The E26 transformation-specific (ETS) proteins are a group of transcription factors with highly conserved DNA binding domain. The PEA3 subgroup includes 3 members: ETV1 , ETV4 and ETV5 which are more than 95% identical in the amino acid sequence within the DNA-binding domain. Our lab has published a paper on the impact of mesenchymal deletion of these 3 factors on the cochlear duct length. Currently, we are investigating the redundant function of these 3 transcription factors in the development and function of supporting cells within the cochlear epithelium. A mouse model with combined deletion of these 3 factors is viable and exhibits a phenotype within the organ of Corti. 

https://www.sciencedirect.com/science/article/pii/S0378595520303105 (Links to an external site.)

  • Characterize distinct subtypes of progenitor cells and their lineages in the developing mouse cochlea.

We have created a dataset of single-cell gene expression profiles of cochlear duct cells at multiple developmental ages and we are currently using bioinformatics and mRNA Fluorescence in-situ hybridization (FISH) to understand the heterogeneity of cochlear duct cells during development. Analysis of enriched genes in populations of progenitor cells as well as lineage tracing of such population will provide better understanding of cochlear development and maturation. 

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  • Generate a novel progenitor cell model to study pharmaceutical agents for hair cell regeneration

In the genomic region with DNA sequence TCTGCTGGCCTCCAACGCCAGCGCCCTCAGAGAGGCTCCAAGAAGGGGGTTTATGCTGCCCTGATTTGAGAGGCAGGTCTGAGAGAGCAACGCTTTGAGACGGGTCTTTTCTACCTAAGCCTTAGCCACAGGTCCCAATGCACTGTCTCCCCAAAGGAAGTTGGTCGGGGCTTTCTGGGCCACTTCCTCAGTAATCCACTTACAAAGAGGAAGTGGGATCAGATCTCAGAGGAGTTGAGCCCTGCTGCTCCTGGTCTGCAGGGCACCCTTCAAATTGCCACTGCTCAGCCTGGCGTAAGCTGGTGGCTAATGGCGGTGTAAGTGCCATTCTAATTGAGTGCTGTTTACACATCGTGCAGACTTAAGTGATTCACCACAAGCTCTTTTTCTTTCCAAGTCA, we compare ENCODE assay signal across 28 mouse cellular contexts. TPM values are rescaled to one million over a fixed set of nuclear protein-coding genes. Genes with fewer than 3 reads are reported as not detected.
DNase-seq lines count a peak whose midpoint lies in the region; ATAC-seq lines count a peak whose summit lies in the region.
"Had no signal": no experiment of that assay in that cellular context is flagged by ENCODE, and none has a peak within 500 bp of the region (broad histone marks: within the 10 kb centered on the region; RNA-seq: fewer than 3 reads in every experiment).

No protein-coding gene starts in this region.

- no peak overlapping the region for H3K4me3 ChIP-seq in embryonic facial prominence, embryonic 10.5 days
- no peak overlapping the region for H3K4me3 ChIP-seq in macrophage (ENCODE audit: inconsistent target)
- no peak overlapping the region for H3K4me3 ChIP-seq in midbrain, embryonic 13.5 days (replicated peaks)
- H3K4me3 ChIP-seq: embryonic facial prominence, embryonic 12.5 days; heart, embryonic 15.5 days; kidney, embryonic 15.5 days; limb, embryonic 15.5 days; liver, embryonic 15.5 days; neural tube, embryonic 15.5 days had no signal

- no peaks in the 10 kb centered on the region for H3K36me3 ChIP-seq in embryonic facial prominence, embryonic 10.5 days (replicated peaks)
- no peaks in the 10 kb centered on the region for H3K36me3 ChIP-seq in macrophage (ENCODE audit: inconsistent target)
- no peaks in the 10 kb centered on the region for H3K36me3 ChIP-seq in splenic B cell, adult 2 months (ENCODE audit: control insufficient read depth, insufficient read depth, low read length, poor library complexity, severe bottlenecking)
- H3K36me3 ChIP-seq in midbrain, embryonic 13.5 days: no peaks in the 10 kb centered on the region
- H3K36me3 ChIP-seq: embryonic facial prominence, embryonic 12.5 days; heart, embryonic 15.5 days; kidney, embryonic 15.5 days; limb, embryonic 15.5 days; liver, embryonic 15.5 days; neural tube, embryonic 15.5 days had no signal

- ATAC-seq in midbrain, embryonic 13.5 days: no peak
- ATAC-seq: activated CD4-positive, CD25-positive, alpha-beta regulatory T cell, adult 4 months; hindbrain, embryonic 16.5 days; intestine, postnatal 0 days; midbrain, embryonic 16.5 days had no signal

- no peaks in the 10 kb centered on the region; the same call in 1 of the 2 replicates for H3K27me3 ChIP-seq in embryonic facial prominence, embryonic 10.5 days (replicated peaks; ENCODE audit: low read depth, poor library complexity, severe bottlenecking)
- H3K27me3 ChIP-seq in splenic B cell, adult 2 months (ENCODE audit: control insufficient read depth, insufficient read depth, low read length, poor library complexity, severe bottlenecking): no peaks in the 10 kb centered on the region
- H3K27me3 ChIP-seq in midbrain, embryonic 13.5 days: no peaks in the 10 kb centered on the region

With the complexity of inner ear structure, we are in process of creating and validating a novel progenitor cell model to study the progenitor population within the developing cochlea. Genetic mouse model expressing fluorescence protein in progenitor cells is currently used to sort progenitor cells and expand the population in-vitro. Creating such model will facilitate high throughput survey of pharmaceutical compounds application in hair cell regeneration.

If you are interested in joining the lab, please reach out at mebeid@midwestern.edu

Publications

PRDM16 expression and function in mammalian cochlear development. Ebeid M, Barnas K, Zhang H, Yaghmour A, Noreikaite G, Bjork BC. Dev Dyn. 2022 Apr 22. doi: 10.1002/dvdy.480. Epub ahead of print. PMID: 35451126. DOI: 10.1002/dvdy.480

Mesenchymal ETV transcription factors regulate cochlear length. Michael Ebeid, Sung-Ho Huh. Hearing Research, Volume 396, 2020,108039,
ISSN 0378-5955, https://doi.org/10.1016/j.heares.2020.108039. DOI: 10.1016/j.heares.2020.108039

β-Catenin is required for radial cell patterning and identity in the developing mouse cochlea. Lina Jansson, Michael Ebeid, Jessica W. Shen, Tara E. Mokhtari, Lee A. Quiruz, David M. Ornitz, Sung-Ho Huh, Alan G. Cheng. Proceedings of the National Academy of Sciences Sep 2019, 201910223; DOI: https://doi.org/10.1073/pnas.1910223116

FGF signaling: diverse roles during cochlear development. Michael Ebeid, Sung-Ho Huh. BMB reports 2017. DOI: https://doi.org/10.5483/bmbrep.2017.50.10.164

Transcriptome-wide comparison of the impact of Atoh1 and miR-183 family on pluripotent stem cells and multipotent otic progenitor cells. Michael Ebeid, Prashanth Sripal, Jason Pecka, Kirk W. Beisel, Kelvin Kwan, Garrett A. Soukup PLOS ONE July 7, 2017. https://doi.org/10.1371/journal.pone.0180855

 

Organizations

Association for Research in Otolaryngology

https://www.aro.org/

Society For Neuroscience

https://www.sfn.org/

 

 

 

Grants

American Hearing Research Foundation

Mechanism of FGF signaling in regulating mouse cochlear progenitor proliferation

https://www.american-hearing.org/purpose-impact/ahrf-funded-research/grant-recipients/

Midwestern Univeristy (Faculty startup fund 2019)

Midwestern University ORSP outsourcing grant (2020, 2021)